Cell-based assays continue to provide powerful tools to fuel drug discovery. However, costly late-stage failures are driving the industry’s search for improved approaches and novel tools for interrogating cells. Throughput, reliability, cost, and physiologic relevance of cellular models for predictive toxicology remain central issues in the field.
Visiongain’s “Cell-Based Assays” conference next month will feature topics ranging from technological advances in cellular models to challenges to traditional drug discovery paradigms. Additionally, presentations will provide the latest developments in stem cell biology and demonstrate how applying engineering/computing principles to living systems could revolutionize the design of new therapies.
“In many ways, progress in the drug discovery industry has been quite disappointing in the last 10 years,” reports Mark Slack, Ph.D., group leader of cellular assays, Evotec.
“The inertia and lack of productivity relate to failures in efficacy, poor clinical translation, and stagnant methodologies. The old one-gene, one-drug paradigm is no longer relevant, giving way to phenotypic approaches, capturing targets in their functional background. The landscape is beginning to change with an emerging paradigm that considers the physiology of diseases and the whole organism.
“We are seeing that high-throughput screening formats are employing more physiologically relevant cellular models including use of primary cells and label-free, nonintrusive methods to interrogate new compounds. One rapidly emerging area is the use of stem cell technologies.
“Because of difficult ethical issues in the generation of such cell lines, landmark work has studied and now demonstrated that it is possible to induce the reversal of somatic tissues into stem cell populations (i.e., induced pluripotent stem cells, or iPSCs).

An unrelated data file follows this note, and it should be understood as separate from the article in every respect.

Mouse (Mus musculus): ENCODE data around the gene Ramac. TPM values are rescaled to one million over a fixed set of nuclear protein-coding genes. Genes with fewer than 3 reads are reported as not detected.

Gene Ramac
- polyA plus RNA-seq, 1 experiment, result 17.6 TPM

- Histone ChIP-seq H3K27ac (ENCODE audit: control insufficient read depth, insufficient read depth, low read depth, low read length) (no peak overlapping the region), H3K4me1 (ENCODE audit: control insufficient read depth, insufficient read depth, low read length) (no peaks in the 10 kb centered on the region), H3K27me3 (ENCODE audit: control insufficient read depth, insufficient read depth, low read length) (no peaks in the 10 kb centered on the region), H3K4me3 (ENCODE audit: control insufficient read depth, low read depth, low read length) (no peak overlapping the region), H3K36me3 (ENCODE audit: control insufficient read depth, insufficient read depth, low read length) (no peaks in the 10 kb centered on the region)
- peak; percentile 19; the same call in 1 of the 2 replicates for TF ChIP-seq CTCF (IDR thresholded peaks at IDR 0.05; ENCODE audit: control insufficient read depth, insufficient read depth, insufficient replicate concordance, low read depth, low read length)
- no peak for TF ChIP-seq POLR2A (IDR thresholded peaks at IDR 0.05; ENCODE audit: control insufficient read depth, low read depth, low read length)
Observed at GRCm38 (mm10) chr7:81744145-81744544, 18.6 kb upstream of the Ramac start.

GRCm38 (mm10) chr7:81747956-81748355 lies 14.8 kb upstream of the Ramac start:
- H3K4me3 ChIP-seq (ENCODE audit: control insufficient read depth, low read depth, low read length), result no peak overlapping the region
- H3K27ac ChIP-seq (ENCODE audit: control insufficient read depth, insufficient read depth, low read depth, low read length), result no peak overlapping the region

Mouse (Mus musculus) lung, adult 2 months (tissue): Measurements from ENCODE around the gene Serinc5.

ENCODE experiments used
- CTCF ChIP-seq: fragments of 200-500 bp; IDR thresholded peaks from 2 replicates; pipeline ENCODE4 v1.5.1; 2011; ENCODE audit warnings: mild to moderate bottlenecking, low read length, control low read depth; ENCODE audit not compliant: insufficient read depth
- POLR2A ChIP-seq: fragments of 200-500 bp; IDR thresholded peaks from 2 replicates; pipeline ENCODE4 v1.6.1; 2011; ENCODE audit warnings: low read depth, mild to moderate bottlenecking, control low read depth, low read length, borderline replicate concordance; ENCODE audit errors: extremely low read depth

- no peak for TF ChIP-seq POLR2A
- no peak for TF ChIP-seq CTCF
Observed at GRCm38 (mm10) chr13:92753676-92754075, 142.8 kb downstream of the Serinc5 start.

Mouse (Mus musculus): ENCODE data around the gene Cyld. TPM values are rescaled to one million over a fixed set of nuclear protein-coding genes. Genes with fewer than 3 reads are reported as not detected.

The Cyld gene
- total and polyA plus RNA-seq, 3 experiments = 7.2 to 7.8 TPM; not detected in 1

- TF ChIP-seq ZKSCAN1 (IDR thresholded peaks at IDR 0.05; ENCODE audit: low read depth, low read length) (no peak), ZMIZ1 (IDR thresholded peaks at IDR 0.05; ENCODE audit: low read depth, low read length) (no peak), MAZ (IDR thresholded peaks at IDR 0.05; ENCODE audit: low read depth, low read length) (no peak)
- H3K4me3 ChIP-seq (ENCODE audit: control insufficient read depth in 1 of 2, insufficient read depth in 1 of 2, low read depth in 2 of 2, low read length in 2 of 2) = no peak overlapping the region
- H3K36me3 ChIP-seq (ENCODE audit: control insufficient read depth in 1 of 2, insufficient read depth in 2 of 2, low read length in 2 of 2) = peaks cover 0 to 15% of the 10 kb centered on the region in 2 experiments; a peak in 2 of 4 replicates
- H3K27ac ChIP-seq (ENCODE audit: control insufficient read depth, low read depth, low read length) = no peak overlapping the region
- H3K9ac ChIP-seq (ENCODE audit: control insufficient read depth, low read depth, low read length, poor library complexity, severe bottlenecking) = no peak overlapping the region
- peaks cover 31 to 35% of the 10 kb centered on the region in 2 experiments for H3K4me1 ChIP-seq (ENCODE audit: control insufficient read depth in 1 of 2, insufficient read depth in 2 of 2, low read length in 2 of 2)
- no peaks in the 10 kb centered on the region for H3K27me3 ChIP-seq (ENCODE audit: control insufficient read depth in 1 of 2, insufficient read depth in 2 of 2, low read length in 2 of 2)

“We can perform assays from affected patients via iPSC technologies and generate cells expressing the disease phenotype. These will be very useful for drug discovery for specific diseases such as Parkinson and Huntington diseases.”
Another area that has benefitted from technological advances is automated electrophysiology. Tiny patch clamp electrodes are now applied to individual cells in a 384-well format, allowing the screening of tens of thousands of compounds.
“This has been an underexploited target class,” Dr. Slack says. “With the emergence of automated patch-clamp assays, a major bottleneck was overcome. However, we now need to deal with the high cost per data point and the relatively low throughput and efficiency of the devices.”
According to Dr. Slack, one of the more exciting recent developments slowly establishing itself in mainstream drug development is atomic force microscopy (AFM). Developed as an add-on to enhance the scanning tunneling microscope, AFM adds an atomically sharp tip.
“By monitoring the surface of biological specimens with the sensitive tip, one can actually see the cellular membranes and even their subcellular components at high resolution. Ultimately, these and other emerging technologies are providing more physiologically relevant models.”